Drexel University president John A. Fry has a new role with an international flavor: honorary consul of South Africa.
It’s a volunteer position and he’ll remain Drexel’s leader, but with a new focus on strengthening the city’s and university’s commercial, economic, cultural, and scientific relationships with South Africa. He was appointed by the president of South Africa and the appointment was approved by the US State Department of Foreign Missions.
“It made sense civically, and it made sense educationally for Drexel,” said Fry, 62, who has led the West Philadelphia university for 12 years. “So I agreed to do it.”
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Fry said he has been to Africa three times, visiting more than a half dozen countries, in his capacity as Drexel’s president. Nigeria, he said, is one of Drexel’s top countries for recruiting undergraduates, he said, and the university has done scientific research in Equatorial Guinea and partnered with World Vision to bring fresh water to remote African villages. The university’s school of public health also worked in Africa to reduce HIV risk among adolescent mothers and domestic violence by helping young mothers attend school.
He looks forward to furthering university partnerships in the country through his new role, he said.
The post, he said, was brought to his attention by Peter Longstreth, former CEO of the Philadelphia Industrial Development Corp., Philadelphia’s economic development arm, who heads the Consular Corps Association of Philadelphia. The nonprofit — the oldest consular organization in the country — includes more than 70 members who represent countries around the world. Drexel had hosted a reception for the Corps at its squash center, and Fry said he was impressed with the group.
Longstreth said the consulate general of South Africa is a member of the association from New York and was interested in having an honorary consul in Philadelphia.
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“It’s a very constructive role, and I can’t imagine anybody who will do it better than John Fry,” Longstreth said during an interview from Uruguay.
Fry has developed a reputation as an urban planner as much as an educational leader, having initiated projects to upgrade the university’s neighborhood. Last year he received the William Penn Award from the Chamber of Commerce for Greater Philadelphia for his work.
“Few leaders in our city and region are as dynamic as John Fry,” Rob Wonderling, the chamber’s president and chief executive, said at the time. “His exceptional vision and intellect have not only reimagined higher education, but revitalized Philadelphia neighborhoods and commercial corridors.”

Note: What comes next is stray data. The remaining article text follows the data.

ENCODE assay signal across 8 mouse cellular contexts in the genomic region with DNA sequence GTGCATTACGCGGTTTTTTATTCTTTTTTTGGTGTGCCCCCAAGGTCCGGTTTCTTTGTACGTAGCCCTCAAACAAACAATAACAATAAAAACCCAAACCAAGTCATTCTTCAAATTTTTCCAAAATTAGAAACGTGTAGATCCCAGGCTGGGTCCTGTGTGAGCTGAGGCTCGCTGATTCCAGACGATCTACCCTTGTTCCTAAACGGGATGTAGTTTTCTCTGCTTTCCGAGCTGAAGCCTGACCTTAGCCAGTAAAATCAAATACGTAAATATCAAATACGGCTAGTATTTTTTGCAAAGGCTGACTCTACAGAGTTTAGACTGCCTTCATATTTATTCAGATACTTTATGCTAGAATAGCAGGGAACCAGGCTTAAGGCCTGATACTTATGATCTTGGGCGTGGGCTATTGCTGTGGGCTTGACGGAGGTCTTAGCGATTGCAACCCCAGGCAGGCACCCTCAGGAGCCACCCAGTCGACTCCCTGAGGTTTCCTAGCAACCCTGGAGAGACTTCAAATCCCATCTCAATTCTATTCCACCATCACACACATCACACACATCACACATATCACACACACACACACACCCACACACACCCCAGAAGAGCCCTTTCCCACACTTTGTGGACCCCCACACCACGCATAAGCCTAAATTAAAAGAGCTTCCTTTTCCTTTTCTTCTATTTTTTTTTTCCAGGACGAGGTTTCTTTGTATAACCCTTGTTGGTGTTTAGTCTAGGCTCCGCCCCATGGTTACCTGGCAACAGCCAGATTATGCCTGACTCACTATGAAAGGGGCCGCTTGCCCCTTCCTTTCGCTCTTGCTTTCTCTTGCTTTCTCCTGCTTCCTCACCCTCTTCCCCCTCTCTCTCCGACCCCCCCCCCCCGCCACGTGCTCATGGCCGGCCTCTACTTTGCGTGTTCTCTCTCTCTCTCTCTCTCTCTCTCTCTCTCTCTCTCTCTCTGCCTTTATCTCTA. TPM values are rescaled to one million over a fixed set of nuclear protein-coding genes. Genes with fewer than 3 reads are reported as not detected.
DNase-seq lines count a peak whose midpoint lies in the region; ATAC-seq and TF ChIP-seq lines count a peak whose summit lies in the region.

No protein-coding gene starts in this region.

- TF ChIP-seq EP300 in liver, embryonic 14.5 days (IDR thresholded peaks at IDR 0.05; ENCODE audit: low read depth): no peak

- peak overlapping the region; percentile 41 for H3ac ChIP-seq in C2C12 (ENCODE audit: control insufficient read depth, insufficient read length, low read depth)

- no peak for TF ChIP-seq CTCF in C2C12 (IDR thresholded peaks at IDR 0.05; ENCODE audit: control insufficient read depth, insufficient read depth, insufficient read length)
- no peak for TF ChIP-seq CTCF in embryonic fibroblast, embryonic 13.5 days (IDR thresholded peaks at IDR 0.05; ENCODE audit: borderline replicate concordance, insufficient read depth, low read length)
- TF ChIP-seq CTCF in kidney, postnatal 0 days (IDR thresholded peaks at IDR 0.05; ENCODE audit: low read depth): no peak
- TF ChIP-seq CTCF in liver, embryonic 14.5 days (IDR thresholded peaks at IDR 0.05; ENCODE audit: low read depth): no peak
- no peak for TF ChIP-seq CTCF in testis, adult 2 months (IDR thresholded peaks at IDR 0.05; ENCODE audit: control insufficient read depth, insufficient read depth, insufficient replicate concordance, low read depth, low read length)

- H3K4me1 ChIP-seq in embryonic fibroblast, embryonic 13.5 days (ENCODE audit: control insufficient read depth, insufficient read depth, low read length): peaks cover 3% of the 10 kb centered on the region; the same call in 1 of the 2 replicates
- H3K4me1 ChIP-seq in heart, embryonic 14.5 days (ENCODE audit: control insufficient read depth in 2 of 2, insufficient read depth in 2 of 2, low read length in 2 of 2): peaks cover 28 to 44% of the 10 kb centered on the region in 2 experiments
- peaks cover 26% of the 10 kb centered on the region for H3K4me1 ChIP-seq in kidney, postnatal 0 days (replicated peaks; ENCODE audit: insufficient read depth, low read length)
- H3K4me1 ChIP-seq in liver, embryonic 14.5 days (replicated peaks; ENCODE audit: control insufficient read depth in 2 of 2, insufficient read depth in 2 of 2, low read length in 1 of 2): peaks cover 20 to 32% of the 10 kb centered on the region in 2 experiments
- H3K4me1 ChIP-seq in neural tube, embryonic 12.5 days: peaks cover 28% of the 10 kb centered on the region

Before coming to Drexel, Fry was president of Franklin & Marshall College and executive vice president of the University of Pennsylvania, where he also made his mark in urban development.
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Earlier this year, he got a contract extension to remain as Drexel’s president through 2028. At Drexel, he launched a center for neighborhood partnerships and a school of entrepreneurship, negotiated Drexel’s affiliation with the Academy of Natural Sciences and boosted fund-raising. He earned $1.2 million in total compensation in 2019, the most recent year for which public data is available.
His honorary consul role will offer varied opportunities if Longstreth’s experience is any indication.
Longstreth has served as the honorary consul of Uruguay since 2014. His appointment came after the US Department of Agriculture approved the importation of citrus fruit from Uruguay to the United States through the Port of Philadelphia.
“The government of Uruguay decided that they would appoint an honorary consul to help promote that business,” Longstreth explained. “One of the roles I have is to work to promote connections between Uruguay and exporters of citrus and US importers of citrus.”
In 2018, Longstreth joined a delegation of doctors from Children’s Hospital of Philadelphia to Uruguay to visit hospitals there, and the following year, 18 pediatric cardiologists from Uruguay came to CHOP for a week of training, he said.
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Fry said he’s excited to get started as Philadelphia rebounds from the pandemic. He hopes to host his first event some time this winter, he said.
“This is another way in which Philadelphia can kind of open up again,” he said. “The more we can build meaningful relationships with friends from other countries, the more we should do that.”